As its name and wraparound sunglasses might suggest, the Spasmodic Bluegrass Convulsion is bluegrass kin to the Blues Brothers. What's even stranger is that the group, which performs with the Seldom Scene at the Birchmere Thursday, hails from that well-known bluegrass capital . . . Toulouse, France.
"They're crazy," says Ben Eldridge, the Scene's banjo wiz. The Convulsion, whose show includes a fair amount of bluegrass vaudeville and visual comedy, hosted the Scene and several other American bluegrass bands in May at the first "Festival International de Bluegrass de Toulouse."
"It's the first time anybody ever parted with enough bucks to get us overseas," says mandolinist John Duffey. "It was the biggest festival there in some time, put on by the city's Cultural Arts Society. Pretty good audience, too. Our only problem was communicating.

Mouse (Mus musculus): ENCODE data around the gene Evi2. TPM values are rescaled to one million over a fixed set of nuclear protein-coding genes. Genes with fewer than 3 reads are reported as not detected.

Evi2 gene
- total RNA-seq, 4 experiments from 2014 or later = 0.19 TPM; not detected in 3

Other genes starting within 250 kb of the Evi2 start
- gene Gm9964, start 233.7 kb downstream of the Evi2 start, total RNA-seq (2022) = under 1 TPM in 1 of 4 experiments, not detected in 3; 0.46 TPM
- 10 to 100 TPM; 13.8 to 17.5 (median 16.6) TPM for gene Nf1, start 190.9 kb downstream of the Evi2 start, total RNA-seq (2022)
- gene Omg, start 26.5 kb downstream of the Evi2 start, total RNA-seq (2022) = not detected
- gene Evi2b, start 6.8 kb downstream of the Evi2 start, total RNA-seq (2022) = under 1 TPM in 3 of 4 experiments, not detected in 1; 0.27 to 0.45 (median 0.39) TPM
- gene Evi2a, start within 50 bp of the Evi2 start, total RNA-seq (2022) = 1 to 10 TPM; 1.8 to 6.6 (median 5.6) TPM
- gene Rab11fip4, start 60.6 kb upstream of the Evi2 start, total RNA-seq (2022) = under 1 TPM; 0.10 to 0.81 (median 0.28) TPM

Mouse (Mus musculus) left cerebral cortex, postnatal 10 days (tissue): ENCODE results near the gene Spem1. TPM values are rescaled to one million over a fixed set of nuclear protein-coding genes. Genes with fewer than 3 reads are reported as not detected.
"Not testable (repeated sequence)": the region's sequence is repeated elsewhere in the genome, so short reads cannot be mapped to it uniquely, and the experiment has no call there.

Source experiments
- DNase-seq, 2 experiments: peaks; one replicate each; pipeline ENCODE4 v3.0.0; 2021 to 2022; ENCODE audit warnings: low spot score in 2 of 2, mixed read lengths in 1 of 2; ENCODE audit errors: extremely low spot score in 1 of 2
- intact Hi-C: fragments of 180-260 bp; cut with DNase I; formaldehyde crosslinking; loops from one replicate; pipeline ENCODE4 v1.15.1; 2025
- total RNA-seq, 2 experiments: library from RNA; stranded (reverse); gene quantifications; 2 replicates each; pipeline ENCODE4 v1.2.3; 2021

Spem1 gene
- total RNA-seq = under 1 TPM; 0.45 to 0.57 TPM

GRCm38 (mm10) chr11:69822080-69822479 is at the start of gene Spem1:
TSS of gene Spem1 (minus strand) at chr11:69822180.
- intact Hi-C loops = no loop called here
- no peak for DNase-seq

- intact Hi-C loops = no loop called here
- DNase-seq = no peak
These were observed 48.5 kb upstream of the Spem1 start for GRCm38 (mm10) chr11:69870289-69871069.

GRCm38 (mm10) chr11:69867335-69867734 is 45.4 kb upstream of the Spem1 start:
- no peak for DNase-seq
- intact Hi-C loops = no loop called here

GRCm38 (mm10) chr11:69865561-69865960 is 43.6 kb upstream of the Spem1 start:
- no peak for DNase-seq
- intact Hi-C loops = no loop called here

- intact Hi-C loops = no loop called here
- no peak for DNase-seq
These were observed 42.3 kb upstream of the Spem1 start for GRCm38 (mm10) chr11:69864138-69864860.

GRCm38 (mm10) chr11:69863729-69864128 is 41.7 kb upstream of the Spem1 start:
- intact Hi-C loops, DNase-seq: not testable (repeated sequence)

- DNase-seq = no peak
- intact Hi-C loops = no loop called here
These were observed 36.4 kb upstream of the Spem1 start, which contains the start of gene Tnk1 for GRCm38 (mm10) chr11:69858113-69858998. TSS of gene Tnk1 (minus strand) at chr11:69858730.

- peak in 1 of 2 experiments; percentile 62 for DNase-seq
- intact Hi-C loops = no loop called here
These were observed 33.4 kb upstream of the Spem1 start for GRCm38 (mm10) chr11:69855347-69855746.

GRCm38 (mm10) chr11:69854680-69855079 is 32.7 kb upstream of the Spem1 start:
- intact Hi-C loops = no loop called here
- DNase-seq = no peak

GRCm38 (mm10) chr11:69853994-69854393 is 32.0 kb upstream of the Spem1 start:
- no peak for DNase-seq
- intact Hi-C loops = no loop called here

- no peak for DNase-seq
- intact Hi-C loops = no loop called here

"I figured it out real quick: 'Hey, boys, let's just go back to playing and singing because they don't know what you're saying.' Phil Rosenthal, lead guitarist and vocalist knows a little French and he was able to work up an introduction, which went over quite well."
The Spases are Phillipe Bucherer ("contrebasse et tenor vocal"), Joel Herback ("guitare et lead vocal"), Pierre Jeanblanc ("banjo et baritone vocal") and Patrick Ceccon ("mandoline et basse vocal"). They are obviously bluegrass fanatics, putting out a monthly magazine called Back Up--Consacre' au Bluegrass.
"Playing-wise, they seemed to be pretty decent," says Duffey. "They sing all their songs in English. I asked them why; they said because it sounds silly in French." How about "comme un renard en ha te," or as we know it, "like a fox on the run"?